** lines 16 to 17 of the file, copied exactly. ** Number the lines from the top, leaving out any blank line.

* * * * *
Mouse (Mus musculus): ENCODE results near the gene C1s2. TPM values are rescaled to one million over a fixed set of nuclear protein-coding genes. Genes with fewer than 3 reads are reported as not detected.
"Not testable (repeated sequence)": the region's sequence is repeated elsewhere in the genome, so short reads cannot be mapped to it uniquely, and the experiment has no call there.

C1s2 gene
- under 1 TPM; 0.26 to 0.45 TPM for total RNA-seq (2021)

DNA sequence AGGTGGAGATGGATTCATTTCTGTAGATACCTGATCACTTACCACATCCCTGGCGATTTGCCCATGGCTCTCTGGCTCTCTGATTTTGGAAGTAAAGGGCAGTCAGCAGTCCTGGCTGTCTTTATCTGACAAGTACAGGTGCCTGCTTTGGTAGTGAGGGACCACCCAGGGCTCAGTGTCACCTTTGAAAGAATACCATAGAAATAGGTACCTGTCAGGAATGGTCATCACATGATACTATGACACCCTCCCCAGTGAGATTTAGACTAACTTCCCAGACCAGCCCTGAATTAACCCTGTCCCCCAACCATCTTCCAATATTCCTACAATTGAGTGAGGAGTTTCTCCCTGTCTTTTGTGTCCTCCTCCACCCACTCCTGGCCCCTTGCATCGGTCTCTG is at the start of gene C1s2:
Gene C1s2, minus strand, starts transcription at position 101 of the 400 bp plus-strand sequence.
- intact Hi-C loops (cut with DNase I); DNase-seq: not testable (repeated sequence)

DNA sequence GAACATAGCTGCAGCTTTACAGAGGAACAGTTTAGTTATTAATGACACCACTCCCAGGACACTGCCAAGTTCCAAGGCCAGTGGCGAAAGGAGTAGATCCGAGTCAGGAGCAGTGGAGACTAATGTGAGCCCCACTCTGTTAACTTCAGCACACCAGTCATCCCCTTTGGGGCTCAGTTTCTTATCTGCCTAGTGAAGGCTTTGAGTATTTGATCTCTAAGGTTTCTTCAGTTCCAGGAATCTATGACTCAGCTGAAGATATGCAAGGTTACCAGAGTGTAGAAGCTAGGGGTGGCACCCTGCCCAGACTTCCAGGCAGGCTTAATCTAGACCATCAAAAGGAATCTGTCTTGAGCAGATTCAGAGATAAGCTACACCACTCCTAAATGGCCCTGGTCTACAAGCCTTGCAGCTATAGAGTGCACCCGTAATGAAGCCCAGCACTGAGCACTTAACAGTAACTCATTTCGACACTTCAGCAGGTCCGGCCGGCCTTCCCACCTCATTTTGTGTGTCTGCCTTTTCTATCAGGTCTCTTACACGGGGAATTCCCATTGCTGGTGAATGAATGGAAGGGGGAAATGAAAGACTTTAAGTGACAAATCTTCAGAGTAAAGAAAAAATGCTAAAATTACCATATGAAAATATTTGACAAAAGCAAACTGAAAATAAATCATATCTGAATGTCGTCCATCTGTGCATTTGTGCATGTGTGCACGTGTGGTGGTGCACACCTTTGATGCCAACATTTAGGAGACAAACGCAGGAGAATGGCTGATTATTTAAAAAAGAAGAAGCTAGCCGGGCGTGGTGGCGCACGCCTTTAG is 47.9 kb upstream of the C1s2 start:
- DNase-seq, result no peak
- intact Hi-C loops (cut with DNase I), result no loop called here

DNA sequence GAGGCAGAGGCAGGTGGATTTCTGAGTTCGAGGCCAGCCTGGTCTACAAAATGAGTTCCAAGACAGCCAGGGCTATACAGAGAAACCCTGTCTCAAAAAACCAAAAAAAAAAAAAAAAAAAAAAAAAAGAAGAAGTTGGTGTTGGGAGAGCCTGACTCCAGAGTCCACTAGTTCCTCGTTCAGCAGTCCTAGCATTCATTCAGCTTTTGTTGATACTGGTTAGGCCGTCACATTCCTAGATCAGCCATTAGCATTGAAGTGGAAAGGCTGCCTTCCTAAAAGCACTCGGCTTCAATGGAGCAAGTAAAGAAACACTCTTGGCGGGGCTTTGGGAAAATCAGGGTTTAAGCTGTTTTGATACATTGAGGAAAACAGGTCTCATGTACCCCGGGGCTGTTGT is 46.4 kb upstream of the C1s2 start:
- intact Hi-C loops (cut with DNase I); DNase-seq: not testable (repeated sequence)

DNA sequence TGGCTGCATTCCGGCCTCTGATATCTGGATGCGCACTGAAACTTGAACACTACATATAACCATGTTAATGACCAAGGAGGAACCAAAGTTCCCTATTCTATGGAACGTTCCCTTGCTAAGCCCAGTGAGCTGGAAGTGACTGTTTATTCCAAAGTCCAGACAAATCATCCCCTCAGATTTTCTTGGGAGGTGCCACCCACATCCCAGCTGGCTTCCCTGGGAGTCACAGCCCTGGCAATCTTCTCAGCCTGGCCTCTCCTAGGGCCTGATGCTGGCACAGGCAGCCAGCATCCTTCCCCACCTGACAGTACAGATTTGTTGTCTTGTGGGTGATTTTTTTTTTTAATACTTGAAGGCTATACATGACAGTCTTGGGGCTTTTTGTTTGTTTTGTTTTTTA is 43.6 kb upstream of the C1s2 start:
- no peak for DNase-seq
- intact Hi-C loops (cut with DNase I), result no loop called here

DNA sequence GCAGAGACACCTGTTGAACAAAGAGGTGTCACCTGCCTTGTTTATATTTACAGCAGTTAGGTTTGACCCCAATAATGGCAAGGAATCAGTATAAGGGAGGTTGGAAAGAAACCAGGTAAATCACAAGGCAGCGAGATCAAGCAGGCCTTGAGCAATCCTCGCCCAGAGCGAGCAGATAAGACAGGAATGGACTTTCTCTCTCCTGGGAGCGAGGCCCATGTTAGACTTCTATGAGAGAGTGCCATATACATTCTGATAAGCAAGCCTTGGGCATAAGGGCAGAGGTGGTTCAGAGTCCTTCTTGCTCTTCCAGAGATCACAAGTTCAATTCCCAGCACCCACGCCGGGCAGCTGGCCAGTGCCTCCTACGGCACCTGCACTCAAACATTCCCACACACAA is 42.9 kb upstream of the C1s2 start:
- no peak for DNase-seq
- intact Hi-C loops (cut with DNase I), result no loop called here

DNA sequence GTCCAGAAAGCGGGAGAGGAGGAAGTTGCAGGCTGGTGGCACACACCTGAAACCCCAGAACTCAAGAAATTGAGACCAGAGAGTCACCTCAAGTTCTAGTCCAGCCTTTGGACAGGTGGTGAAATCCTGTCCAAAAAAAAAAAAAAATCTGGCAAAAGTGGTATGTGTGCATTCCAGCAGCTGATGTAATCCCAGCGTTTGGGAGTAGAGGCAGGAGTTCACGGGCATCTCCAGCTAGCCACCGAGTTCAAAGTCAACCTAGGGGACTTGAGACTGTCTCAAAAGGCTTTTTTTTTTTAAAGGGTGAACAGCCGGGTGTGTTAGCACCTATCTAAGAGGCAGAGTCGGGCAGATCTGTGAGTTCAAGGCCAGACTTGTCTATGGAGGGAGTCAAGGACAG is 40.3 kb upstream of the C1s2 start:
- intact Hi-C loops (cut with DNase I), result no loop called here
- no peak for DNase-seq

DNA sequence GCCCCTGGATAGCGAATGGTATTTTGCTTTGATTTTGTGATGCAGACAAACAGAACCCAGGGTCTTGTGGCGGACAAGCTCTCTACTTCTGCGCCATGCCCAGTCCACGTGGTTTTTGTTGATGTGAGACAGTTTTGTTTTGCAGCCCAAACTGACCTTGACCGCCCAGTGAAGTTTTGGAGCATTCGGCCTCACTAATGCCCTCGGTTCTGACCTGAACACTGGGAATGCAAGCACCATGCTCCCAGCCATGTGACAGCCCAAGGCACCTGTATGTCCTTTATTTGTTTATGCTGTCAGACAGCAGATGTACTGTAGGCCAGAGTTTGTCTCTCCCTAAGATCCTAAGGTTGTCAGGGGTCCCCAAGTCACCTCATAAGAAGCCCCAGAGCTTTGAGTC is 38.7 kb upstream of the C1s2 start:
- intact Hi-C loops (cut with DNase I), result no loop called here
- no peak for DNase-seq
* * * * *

DNA sequence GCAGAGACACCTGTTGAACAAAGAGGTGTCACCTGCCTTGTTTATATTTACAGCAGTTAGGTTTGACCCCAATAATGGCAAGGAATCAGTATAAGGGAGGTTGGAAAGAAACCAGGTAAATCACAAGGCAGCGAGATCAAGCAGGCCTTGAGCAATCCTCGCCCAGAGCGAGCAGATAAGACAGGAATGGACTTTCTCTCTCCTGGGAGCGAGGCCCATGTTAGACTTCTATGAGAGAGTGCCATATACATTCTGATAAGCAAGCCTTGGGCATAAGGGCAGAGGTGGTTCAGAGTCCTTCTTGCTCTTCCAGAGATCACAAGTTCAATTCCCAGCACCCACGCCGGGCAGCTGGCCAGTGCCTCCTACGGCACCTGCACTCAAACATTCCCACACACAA is 42.9 kb upstream of the C1s2 start:
- no peak for DNase-seq